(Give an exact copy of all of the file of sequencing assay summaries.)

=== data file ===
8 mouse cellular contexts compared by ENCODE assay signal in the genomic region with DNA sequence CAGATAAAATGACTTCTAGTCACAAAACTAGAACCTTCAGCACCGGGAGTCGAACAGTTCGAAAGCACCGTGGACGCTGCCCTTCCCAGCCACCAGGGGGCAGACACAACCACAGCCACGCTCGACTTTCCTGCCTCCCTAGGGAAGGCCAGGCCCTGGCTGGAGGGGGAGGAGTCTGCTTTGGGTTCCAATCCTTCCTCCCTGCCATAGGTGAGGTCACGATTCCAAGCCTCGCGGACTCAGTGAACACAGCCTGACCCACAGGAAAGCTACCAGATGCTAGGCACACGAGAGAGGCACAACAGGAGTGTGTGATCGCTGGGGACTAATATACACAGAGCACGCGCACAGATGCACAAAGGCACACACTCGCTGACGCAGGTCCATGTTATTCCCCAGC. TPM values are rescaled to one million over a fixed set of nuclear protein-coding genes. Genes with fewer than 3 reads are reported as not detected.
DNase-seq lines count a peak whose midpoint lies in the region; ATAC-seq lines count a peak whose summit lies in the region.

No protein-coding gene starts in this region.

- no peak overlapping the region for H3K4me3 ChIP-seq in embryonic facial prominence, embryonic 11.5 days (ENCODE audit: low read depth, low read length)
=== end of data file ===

8 mouse cellular contexts compared by ENCODE assay signal in the genomic region with DNA sequence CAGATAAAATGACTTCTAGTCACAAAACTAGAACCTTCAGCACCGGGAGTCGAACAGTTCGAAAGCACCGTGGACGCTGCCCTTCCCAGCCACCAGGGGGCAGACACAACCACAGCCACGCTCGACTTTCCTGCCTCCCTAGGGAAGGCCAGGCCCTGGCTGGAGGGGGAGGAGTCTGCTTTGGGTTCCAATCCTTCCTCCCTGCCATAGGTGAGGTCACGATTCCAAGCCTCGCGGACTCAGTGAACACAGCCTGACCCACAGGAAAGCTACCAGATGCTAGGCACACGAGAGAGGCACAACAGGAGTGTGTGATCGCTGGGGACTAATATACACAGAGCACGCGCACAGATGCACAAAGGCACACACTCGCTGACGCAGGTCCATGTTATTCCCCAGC. TPM values are rescaled to one million over a fixed set of nuclear protein-coding genes. Genes with fewer than 3 reads are reported as not detected.
DNase-seq lines count a peak whose midpoint lies in the region; ATAC-seq lines count a peak whose summit lies in the region.

No protein-coding gene starts in this region.

- no peak overlapping the region for H3K4me3 ChIP-seq in embryonic facial prominence, embryonic 11.5 days (ENCODE audit: low read depth, low read length)